For all but the lowest-rated state and local governments, buying bond insurance is a bad deal

The Hudson Yards development on Manhattan's West side, which will have more than 18 million square feet of commercial and residential space and 14 acres of public parks and gardens including "The Vessel" (C) is seen New York City, New York, U.S., March 12, 2019. REUTERS/Mike Segar - RC1DF81C4870
Editor's note:

This paper was prepared for the 2019 Municipal Finance Conference on July 15 & 16, 2019. The conference is a collaboration of the Brookings Institution’s Hutchins Center on Fiscal and Monetary Policy, the Brandeis International Business School’s Rosenberg Institute of Public Finance, Washington University in St. Louis’s Olin Business School, and the University of Chicago’s Harris Institute of Public Policy. It aims to bring together academics, practitioners, issuers, and regulators to discuss recent research on municipal capital markets and state and local fiscal issues.

State and local governments paid over $17 billion in insurance premiums on their bonds between 1995 and 2008. Insuring a bond should add a layer of protection against default for investors in the bond and reduce interest costs for borrowing municipalities.  But after many bond insurers collapsed during the financial crisis, the benefits of bond insurance to state and local taxpayers became much less clear.

In a paper presented at the 2019 Municipal Finance Conference at Brookings, Kimberly Cornaggia and Giang Nguyen of Pennsylvania State University and John Hund of the University of Georgia find that today, only a handful of state and local governments benefit from insuring their bonds. The authors studied a sample of over 700,000 municipal bonds issued over the last 30 years. They find that, before the financial crisis, bond insurers tended to have high credit ratings, so buying insurance on muni bonds was a good way for state and local governments of all credit ratings to reduce interest rate costs on their debt. In that period, local governments saved about 0.1 percentage point in borrowing costs by paying to insure the bonds.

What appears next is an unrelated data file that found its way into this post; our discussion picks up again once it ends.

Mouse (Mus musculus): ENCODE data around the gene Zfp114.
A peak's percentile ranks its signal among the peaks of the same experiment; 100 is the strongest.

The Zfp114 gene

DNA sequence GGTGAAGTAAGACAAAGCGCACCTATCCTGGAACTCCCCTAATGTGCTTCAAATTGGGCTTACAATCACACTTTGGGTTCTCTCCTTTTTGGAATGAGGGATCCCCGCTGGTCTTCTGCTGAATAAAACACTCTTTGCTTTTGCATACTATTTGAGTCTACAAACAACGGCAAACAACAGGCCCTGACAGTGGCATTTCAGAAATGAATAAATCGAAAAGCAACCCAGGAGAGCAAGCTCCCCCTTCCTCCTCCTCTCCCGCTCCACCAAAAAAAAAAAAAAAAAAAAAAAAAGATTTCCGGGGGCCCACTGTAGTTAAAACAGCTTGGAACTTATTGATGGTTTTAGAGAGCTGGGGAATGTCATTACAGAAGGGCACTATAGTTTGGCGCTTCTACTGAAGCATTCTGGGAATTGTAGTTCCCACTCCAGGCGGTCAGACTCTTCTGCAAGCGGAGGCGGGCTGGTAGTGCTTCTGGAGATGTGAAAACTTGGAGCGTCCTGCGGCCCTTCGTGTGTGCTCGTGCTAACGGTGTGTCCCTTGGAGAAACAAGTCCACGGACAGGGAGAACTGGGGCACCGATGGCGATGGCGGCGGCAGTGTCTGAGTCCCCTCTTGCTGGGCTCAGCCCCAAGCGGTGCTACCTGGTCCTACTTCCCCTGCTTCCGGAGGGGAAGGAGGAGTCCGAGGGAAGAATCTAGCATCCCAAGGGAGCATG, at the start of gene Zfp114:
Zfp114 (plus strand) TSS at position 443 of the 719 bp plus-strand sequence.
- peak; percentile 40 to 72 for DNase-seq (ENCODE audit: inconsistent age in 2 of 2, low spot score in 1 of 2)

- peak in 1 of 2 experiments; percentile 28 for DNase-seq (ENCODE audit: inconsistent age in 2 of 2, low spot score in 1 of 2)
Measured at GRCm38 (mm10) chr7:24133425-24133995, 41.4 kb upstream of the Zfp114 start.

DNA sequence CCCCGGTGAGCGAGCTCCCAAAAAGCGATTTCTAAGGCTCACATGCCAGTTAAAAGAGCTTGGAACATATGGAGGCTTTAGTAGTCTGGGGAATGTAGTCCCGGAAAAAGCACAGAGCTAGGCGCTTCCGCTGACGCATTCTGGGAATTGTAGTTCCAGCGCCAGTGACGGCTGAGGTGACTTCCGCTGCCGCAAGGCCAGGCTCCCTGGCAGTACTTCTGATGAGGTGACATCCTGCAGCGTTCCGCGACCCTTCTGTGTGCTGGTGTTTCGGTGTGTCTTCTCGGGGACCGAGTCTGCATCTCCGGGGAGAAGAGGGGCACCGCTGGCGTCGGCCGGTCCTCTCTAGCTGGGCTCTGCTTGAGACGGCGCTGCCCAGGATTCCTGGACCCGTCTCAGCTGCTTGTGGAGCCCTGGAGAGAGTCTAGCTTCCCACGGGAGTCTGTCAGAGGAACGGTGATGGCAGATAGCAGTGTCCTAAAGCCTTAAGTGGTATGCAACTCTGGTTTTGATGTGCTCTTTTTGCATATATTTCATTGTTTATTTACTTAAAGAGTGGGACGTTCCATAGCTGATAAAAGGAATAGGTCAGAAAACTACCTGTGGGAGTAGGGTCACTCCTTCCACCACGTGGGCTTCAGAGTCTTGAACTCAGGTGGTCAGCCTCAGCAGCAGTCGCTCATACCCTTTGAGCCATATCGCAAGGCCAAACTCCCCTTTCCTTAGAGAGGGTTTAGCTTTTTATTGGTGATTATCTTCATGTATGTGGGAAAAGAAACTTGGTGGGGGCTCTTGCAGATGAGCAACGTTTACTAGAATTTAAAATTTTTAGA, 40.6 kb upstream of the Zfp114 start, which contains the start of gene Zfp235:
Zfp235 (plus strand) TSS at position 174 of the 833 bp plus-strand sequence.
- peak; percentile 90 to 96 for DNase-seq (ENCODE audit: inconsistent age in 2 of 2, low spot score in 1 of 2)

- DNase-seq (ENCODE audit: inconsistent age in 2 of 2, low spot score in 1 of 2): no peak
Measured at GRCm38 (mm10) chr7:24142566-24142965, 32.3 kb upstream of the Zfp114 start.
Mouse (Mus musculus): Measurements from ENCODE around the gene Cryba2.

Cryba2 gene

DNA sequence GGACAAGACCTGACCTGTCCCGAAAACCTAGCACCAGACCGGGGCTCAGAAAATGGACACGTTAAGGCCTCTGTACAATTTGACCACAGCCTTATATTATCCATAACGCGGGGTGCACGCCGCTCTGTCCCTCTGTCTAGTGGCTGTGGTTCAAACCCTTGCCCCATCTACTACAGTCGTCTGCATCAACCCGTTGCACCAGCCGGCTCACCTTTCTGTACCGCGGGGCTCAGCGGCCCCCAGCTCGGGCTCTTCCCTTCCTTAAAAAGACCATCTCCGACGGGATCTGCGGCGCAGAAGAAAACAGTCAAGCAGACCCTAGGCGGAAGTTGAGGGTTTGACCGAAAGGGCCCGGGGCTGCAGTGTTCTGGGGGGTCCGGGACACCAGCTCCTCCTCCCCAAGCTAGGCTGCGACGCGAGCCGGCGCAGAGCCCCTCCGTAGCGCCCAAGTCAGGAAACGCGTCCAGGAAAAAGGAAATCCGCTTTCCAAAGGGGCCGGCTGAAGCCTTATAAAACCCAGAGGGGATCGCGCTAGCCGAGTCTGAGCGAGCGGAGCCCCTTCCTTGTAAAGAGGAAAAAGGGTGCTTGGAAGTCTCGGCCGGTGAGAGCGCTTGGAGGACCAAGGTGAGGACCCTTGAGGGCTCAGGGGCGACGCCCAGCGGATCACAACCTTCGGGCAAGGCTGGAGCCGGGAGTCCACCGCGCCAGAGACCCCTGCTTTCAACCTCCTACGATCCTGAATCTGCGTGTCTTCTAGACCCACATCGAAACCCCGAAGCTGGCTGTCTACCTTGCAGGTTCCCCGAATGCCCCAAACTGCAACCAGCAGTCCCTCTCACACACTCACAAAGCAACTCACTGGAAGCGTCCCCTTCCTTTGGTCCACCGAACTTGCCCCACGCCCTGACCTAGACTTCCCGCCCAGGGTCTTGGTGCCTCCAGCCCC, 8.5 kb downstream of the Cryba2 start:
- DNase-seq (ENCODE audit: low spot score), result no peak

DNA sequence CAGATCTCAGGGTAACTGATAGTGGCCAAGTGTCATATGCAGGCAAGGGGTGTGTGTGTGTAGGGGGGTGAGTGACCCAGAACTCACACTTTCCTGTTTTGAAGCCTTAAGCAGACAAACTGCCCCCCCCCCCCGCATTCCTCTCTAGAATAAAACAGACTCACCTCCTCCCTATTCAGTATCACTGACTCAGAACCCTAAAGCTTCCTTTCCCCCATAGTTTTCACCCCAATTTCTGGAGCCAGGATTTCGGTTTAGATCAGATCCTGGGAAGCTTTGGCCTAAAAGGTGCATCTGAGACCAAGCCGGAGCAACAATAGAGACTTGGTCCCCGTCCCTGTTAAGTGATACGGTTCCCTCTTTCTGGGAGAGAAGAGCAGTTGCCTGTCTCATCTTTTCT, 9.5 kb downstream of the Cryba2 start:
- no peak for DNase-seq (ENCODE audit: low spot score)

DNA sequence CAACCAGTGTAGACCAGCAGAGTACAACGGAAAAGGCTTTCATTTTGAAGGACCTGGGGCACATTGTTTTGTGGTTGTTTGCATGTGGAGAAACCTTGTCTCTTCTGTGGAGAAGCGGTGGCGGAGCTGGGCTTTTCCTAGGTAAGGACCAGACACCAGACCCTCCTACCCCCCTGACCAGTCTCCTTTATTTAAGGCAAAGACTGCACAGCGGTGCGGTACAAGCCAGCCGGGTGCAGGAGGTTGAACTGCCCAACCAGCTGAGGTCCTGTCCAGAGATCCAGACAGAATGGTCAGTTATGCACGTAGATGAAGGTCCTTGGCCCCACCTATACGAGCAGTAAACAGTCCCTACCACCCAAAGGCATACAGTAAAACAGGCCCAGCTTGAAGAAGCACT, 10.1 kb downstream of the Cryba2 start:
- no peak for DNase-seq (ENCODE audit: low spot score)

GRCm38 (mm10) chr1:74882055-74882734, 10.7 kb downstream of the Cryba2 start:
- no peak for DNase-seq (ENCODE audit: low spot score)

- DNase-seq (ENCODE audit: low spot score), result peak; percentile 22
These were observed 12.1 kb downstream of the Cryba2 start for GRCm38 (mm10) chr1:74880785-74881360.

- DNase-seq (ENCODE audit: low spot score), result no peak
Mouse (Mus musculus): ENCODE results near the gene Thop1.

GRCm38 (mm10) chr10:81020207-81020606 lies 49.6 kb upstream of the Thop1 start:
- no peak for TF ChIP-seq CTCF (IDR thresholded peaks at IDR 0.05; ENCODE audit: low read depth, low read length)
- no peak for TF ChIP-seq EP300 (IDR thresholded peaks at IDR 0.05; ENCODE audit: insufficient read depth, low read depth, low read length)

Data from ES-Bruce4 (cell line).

When bond insurers’ credit ratings were downgraded during the crisis, however, investors began to consider insurance to be less valuable. Post-crisis, insuring led to lower borrowing costs only for state and local governments with the lowest credit ratings. The authors show that insurance is effective at reducing interest costs only when the insurer has a higher credit rating than the borrowing government; after the financial crisis, very few insurers continued to have credit ratings as high or higher than the municipalities they insured.

Still, many municipalities continue to pay insurance premiums today. There is no clear explanation why well-rated governments do this, and the authors say that doing so subsidizes lower-rated municipalities that benefit from the insurance. The authors say their findings indicate that moving away from bond insurance could result in significant savings for state and local taxpayers.

In addition to lowering borrowing costs for municipalities, bond insurance should make purchasing and trading bonds cheaper for investors. Cornaggia and coauthors show, however, that transaction costs tend to be the same or even higher for insured municipal bonds relative to their uninsured counterparts. This finding points to another avenue by which bond insurance doesn’t deliver benefits.

Read the paper here»